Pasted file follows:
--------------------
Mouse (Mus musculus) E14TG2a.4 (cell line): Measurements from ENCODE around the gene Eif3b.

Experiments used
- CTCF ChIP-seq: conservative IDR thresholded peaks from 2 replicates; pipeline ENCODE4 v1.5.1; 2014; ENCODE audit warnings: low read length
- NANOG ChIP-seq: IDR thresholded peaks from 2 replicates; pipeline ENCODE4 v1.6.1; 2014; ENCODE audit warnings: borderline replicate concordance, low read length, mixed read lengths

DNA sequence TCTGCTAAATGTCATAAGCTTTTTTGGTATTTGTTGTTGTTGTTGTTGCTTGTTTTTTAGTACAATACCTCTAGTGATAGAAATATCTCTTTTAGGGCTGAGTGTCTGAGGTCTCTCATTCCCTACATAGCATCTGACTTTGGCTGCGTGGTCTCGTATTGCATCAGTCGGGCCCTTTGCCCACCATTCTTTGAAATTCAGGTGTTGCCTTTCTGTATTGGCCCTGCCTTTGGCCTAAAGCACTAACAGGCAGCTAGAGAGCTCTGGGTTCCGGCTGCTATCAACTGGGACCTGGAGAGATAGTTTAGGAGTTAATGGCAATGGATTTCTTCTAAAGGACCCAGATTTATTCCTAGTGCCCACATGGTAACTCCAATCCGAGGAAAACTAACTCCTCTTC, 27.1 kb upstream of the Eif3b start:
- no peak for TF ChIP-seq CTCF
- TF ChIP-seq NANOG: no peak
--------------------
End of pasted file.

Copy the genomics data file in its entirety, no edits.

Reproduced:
Mouse (Mus musculus) E14TG2a.4 (cell line): Measurements from ENCODE around the gene Eif3b.

Experiments used
- CTCF ChIP-seq: conservative IDR thresholded peaks from 2 replicates; pipeline ENCODE4 v1.5.1; 2014; ENCODE audit warnings: low read length
- NANOG ChIP-seq: IDR thresholded peaks from 2 replicates; pipeline ENCODE4 v1.6.1; 2014; ENCODE audit warnings: borderline replicate concordance, low read length, mixed read lengths

DNA sequence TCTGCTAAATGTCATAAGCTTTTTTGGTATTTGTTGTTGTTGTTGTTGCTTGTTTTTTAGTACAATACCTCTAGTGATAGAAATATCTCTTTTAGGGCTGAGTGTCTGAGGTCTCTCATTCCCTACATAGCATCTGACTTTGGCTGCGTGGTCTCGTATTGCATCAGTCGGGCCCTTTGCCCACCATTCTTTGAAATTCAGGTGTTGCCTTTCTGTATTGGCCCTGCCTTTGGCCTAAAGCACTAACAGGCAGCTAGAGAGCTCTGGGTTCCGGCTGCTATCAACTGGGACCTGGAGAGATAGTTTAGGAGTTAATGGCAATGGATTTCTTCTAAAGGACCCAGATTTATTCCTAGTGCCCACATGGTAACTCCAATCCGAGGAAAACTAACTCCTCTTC, 27.1 kb upstream of the Eif3b start:
- no peak for TF ChIP-seq CTCF
- TF ChIP-seq NANOG: no peak